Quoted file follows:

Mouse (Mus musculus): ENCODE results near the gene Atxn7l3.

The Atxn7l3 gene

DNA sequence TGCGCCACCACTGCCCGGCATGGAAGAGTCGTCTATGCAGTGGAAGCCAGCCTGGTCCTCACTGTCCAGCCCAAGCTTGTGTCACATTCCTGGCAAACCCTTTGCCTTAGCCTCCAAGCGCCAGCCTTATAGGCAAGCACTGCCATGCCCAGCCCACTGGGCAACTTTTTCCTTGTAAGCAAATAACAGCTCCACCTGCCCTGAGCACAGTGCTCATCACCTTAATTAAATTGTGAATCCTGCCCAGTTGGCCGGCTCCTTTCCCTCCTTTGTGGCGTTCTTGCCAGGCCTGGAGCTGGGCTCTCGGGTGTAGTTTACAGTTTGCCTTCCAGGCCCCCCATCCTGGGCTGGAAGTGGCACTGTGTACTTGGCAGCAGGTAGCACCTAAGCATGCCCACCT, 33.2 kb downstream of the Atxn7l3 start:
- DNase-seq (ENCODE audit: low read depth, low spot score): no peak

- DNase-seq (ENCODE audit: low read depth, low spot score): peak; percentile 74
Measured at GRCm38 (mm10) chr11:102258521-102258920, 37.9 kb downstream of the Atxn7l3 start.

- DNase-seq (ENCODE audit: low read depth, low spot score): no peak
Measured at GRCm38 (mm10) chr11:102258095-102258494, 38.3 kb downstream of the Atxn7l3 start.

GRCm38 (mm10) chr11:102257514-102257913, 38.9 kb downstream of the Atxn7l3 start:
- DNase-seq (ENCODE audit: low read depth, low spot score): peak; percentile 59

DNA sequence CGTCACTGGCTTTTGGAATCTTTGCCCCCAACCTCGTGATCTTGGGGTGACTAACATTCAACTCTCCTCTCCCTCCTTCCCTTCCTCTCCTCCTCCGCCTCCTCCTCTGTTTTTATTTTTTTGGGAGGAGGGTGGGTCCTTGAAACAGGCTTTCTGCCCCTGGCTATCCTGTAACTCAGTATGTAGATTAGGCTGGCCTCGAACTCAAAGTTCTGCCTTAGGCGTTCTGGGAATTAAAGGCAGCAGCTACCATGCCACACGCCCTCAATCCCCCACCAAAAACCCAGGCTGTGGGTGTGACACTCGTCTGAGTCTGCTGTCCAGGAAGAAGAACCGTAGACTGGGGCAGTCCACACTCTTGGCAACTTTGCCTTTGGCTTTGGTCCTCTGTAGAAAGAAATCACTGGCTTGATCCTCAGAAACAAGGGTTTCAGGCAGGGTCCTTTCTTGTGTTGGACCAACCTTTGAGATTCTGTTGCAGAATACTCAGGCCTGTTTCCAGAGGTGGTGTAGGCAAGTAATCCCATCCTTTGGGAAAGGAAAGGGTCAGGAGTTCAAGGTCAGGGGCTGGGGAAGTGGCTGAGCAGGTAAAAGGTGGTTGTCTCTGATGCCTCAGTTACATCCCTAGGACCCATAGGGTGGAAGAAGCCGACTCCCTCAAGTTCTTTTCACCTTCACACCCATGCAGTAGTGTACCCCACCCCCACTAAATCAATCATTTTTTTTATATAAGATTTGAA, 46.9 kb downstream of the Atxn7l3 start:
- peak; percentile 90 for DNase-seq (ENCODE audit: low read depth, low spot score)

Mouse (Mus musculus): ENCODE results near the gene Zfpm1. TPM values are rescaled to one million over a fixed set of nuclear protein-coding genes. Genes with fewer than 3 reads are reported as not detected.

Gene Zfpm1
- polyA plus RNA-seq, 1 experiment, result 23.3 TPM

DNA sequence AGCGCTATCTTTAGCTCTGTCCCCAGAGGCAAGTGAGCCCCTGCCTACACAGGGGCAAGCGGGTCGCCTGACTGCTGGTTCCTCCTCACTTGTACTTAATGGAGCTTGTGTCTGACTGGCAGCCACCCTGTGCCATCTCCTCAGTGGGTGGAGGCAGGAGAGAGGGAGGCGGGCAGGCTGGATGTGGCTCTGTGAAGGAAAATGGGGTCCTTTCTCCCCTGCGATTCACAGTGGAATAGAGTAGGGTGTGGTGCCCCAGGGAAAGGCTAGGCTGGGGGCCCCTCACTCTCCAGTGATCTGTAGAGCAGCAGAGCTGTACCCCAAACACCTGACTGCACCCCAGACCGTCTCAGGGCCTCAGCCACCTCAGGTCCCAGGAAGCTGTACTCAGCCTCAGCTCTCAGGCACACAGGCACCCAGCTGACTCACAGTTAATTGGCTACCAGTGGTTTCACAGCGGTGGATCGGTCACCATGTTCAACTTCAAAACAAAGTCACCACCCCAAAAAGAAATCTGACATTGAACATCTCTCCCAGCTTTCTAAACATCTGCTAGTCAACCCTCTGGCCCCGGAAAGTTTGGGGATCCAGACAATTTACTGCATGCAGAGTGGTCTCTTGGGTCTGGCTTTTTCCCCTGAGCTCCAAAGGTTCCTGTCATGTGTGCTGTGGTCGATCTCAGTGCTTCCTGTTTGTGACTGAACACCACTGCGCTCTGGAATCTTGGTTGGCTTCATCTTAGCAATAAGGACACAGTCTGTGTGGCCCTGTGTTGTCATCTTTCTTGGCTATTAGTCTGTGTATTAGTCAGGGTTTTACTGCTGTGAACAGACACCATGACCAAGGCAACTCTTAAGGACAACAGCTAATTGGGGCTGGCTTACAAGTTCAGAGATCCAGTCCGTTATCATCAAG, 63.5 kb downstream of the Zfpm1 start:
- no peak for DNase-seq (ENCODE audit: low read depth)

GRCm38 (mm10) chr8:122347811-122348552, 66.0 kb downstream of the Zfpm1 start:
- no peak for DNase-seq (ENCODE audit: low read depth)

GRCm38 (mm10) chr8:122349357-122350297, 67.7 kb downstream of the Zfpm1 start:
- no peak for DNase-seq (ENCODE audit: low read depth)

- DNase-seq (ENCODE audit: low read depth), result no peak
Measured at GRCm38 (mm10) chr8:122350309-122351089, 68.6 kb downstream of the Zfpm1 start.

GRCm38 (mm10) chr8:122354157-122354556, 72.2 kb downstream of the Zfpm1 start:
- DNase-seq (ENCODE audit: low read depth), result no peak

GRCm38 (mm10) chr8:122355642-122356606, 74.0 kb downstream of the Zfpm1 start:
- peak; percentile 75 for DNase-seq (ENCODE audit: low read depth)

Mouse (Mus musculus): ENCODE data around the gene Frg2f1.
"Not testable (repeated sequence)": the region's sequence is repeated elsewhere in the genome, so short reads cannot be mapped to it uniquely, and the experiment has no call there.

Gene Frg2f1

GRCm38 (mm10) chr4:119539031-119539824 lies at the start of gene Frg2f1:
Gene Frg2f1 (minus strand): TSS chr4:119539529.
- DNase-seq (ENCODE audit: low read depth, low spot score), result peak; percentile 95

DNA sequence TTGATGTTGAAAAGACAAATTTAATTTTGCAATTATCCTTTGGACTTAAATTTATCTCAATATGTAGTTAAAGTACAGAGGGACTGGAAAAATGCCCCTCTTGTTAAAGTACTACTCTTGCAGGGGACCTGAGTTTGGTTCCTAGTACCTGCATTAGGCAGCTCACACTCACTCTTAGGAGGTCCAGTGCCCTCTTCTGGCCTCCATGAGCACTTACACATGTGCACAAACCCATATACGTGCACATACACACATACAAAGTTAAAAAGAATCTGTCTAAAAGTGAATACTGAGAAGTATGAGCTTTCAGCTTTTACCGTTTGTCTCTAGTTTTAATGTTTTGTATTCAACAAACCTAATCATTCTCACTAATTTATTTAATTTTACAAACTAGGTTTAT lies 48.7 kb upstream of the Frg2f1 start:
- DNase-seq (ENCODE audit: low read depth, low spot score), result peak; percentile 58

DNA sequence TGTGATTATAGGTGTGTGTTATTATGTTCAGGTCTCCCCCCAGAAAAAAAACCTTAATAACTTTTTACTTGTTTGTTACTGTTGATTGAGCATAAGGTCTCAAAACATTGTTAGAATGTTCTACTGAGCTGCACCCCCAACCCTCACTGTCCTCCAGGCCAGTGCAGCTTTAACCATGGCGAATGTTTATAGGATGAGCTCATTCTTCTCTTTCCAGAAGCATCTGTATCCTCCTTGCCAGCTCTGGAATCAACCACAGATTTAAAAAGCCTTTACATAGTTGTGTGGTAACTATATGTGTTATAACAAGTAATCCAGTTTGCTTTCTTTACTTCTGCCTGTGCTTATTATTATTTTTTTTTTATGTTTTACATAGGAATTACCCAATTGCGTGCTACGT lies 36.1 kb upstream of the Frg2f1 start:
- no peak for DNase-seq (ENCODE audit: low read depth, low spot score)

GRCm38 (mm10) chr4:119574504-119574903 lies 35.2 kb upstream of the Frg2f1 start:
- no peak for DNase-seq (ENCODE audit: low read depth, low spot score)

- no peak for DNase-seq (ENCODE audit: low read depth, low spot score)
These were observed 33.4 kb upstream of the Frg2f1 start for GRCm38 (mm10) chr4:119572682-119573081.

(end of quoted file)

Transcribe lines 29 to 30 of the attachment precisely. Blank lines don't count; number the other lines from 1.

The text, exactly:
"Not testable (repeated sequence)": the region's sequence is repeated elsewhere in the genome, so short reads cannot be mapped to it uniquely, and the experiment has no call there.

Gene Frg2f1